The St. George Utah Temple was the first temple built by The Church of Jesus Christ of Latter-day Saints after the death of Joseph Smith, Jr. Located in the city of St. George, Utah, it was the first LDS temple built in the Rocky Mountains. It was designed by Truman O. Angell who also worked on the Kirtland and Nauvoo Temples and designed the Salt Lake Temple.
The announcement to build the St. George temple was given on November 9, 1871 and a groundbreaking ceremony was held that same day. Brigham Young, the Prophet and President of the Church at the time, personally chose a six-acre plot as the site for the temple. The afternoon of the groundbreaking ceremony the Saints immediately began construction for their new temple. Unfortunately, the Saints soon discovered that the site was swampy with numerous underground streams. They asked Brigham Young if perhaps they should move the site, but he remained firm that this was the site for the temple.
The Saints overcame the problem of a swampy site is an ingenious way. They decided to bring lava rock to the site then made drains to get rid of much of the water. They then crushed the lava rock and used it to create a dry foundation to build the temple on. The only problem was how to crush the rock. Someone suggested using the old canon that the city had acquired. This old canon itself, had an interesting history. It was made in France and used by Napoleon when he laid siege on Moscow. During Napoleon’s hasty retreat the canon had been left behind. It was later dragged to Siberia, then to Alaska, and finally it ended up at a fort in California. Members of the Mormon Battalion acquired the canon, had it mounted on wheels, and brought it to Utah. The Saints rigged a pulley system and used the canon as a pile driver to create a good foundation. Today, the old canon is displayed on the temple grounds.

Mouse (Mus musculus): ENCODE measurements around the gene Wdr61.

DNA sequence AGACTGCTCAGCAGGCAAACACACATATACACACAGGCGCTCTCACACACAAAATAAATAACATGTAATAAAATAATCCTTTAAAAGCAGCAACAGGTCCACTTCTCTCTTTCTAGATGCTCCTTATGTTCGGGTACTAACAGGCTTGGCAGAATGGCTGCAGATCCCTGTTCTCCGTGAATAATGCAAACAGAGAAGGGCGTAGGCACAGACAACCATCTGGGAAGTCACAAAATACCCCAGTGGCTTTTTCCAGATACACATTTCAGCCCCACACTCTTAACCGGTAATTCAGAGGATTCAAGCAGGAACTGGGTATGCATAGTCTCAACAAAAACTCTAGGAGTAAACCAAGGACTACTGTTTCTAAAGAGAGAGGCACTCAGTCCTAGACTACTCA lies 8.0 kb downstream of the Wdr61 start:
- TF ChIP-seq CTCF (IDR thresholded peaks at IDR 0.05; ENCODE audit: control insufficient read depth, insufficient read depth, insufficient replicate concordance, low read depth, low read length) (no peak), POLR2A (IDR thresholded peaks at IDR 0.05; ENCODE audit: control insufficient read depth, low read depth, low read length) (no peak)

After finishing the foundation, work finally began on the structure itself. The walls of the temple were actually made out of the red sandstone so prevalent in the area and then plastered over so that the temple would be white. The Saints worked tirelessly over five and a half years to complete the temple. By the time it was finished the Saints had used a million feet of lumber, which had been hand chopped and hauled between forty and eighty miles. They also used seventeen thousand tons of volcanic rock and sandstone, which had to be hand cut and hauled by mule teams.
When the temple was completed, Brigham Young was not completely satisfied with the tower and dome, stating that it looked too short and squatty. He suggested having it fixed, but the Saints were so excited to have the temple finished that Brigham Young did not push the suggestion. The dedication ceremony took place on April 6, 1877 with Brigham Young presiding and Daniel H. Wells, his second counselor, offering the dedicatory prayer. The dedication of the St. George Temple was an important event in Brigham Young’s presidency, because it was the only temple completed during his presidency. Shortly after the dedication, Brigham Young went home to Salt Lake and passed away on August 29, 1877. He was 76 years old.
About a year after Brigham Young's death, on October 16, 1878, a large storm rolled through St. George and a lightening bolt struck the tower of the temple, making it necessary to reconstruct the tower and dome. Brigham Young's feelings about the tower were well known and a new design was made for the tower, making it taller.
The St. George temple is the oldest temple still in operation by the Church. In the 1970s the temple was closed and underwent extensive remodeling. Spencer W. Kimball rededicated it in 1975. The temple is designed in a Gothic style, and is 110,000 square feet. It has three ordinance rooms and eighteen sealing rooms. This beautiful temple is in the center of St. George and stands as a beautiful reminder of the hard work and dedication that was required by the Saints for its building.
- Official LDS St. George Utah Temple page
- St. George Utah Temple Page
- St. George Utah Temple Page
- A video about the St. George Temple